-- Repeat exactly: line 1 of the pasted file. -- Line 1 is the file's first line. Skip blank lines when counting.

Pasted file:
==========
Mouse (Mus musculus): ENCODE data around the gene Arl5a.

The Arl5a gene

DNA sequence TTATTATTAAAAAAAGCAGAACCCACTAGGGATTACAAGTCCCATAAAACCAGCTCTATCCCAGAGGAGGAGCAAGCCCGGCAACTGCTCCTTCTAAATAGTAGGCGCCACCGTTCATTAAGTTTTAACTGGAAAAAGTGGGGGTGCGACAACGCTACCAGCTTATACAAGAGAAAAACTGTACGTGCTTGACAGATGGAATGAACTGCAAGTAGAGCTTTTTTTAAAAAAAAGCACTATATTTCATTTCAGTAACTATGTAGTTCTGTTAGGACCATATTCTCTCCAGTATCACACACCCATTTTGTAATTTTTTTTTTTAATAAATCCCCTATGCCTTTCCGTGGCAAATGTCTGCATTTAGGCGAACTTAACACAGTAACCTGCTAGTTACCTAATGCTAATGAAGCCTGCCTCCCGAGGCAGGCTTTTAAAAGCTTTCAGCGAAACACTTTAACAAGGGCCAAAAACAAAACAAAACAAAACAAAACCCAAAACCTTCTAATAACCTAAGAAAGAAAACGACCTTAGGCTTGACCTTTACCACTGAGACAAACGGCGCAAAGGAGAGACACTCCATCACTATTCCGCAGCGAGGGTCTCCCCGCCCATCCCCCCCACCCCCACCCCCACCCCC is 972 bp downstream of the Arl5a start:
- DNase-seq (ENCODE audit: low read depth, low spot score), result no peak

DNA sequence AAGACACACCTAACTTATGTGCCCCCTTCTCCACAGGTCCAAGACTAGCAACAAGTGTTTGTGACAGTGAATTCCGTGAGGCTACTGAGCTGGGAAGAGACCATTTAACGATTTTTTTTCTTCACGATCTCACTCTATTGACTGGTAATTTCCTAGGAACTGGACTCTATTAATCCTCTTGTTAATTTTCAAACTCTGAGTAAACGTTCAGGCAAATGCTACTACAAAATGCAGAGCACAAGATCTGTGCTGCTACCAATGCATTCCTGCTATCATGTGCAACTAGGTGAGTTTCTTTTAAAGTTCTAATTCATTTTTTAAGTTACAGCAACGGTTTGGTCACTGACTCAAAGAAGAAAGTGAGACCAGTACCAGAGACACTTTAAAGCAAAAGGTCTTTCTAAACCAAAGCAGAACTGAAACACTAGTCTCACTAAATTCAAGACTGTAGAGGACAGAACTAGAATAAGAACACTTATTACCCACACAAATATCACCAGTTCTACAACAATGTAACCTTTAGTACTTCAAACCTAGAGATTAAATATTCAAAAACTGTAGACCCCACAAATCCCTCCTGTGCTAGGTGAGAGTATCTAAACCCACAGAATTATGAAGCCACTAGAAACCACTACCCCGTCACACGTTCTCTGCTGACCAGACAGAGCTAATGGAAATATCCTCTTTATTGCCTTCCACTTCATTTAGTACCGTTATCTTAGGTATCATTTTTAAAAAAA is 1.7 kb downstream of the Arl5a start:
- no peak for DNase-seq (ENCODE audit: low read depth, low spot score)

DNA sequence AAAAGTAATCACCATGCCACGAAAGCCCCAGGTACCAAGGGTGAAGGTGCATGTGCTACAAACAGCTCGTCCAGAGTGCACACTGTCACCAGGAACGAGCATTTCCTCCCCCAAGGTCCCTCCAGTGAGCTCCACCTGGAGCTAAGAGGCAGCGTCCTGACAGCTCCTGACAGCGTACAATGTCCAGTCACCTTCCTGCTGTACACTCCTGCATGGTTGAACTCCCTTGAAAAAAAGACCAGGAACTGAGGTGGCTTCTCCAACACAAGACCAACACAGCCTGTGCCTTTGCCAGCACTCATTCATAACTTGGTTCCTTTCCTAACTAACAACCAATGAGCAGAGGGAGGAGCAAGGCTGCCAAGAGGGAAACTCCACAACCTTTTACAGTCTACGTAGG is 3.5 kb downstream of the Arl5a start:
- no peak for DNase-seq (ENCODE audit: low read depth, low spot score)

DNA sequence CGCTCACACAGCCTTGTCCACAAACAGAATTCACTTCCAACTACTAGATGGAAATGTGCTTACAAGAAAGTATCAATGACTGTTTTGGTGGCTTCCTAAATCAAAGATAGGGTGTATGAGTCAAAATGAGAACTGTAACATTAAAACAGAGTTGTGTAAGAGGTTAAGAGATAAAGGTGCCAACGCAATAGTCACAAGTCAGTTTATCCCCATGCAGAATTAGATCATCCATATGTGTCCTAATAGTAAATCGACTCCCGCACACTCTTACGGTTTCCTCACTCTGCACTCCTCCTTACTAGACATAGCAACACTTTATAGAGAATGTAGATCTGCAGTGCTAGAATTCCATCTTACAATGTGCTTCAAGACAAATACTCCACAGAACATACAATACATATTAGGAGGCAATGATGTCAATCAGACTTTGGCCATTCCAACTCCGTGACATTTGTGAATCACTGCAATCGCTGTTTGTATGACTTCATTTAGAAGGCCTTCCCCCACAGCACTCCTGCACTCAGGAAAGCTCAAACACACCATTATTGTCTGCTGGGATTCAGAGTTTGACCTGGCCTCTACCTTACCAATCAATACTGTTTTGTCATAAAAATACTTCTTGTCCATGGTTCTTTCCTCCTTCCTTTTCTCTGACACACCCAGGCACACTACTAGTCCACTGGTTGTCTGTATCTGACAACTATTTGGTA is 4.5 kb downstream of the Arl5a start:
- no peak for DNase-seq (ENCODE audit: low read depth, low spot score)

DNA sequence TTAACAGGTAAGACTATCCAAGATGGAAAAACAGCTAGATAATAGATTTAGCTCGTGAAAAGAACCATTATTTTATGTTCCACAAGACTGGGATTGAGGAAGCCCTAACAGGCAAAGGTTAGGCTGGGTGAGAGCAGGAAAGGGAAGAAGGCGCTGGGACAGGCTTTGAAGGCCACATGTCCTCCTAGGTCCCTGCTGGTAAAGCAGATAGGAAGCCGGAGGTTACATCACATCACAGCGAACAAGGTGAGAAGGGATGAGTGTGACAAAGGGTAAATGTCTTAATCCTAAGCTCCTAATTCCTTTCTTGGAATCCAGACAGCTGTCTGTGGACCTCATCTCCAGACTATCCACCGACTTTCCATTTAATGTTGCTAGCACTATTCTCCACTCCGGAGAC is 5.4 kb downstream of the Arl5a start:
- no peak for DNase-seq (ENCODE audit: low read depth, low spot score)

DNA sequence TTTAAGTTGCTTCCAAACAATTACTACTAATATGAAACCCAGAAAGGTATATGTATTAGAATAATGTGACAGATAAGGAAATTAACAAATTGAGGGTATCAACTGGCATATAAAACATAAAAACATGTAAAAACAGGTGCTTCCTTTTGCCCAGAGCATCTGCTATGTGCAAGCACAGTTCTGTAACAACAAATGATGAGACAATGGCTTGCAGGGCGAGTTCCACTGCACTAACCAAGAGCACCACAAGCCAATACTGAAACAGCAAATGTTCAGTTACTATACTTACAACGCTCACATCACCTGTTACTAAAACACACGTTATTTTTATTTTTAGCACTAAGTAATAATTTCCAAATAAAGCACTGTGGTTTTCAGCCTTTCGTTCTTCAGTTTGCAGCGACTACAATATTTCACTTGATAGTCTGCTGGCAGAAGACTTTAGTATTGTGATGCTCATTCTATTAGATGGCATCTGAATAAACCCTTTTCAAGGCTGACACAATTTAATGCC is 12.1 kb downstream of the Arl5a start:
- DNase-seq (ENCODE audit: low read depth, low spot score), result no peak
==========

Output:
Mouse (Mus musculus): ENCODE data around the gene Arl5a.